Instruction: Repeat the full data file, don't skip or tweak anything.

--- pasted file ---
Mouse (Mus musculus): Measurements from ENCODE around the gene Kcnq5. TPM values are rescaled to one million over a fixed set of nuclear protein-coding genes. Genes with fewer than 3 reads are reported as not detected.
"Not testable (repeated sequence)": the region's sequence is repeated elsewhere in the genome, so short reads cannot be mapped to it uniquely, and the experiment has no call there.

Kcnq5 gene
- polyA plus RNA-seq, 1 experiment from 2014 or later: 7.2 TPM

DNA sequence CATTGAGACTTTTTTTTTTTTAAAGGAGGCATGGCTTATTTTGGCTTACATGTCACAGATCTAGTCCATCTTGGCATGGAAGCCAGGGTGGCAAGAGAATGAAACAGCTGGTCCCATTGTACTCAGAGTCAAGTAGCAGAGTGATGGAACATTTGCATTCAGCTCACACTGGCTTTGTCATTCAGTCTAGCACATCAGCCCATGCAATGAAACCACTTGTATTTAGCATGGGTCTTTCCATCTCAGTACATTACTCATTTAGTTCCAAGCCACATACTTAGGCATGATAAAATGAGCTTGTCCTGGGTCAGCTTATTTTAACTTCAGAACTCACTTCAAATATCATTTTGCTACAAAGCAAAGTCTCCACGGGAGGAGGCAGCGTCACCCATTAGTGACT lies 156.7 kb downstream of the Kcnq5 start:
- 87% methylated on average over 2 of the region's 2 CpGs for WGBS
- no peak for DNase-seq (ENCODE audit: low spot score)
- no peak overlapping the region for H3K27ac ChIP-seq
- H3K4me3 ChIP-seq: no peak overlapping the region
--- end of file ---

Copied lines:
Mouse (Mus musculus): Measurements from ENCODE around the gene Kcnq5. TPM values are rescaled to one million over a fixed set of nuclear protein-coding genes. Genes with fewer than 3 reads are reported as not detected.
"Not testable (repeated sequence)": the region's sequence is repeated elsewhere in the genome, so short reads cannot be mapped to it uniquely, and the experiment has no call there.

Kcnq5 gene
- polyA plus RNA-seq, 1 experiment from 2014 or later: 7.2 TPM

DNA sequence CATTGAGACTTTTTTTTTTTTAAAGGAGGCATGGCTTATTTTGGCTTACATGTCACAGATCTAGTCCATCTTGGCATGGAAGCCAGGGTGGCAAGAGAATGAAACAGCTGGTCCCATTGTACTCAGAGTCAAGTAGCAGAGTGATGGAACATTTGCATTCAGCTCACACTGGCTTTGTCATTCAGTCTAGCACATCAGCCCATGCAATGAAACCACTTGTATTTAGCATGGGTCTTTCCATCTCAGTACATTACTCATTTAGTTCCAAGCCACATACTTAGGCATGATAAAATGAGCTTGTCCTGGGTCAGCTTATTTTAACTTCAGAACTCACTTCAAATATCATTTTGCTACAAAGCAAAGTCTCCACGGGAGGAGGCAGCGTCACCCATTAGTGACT lies 156.7 kb downstream of the Kcnq5 start:
- 87% methylated on average over 2 of the region's 2 CpGs for WGBS
- no peak for DNase-seq (ENCODE audit: low spot score)
- no peak overlapping the region for H3K27ac ChIP-seq
- H3K4me3 ChIP-seq: no peak overlapping the region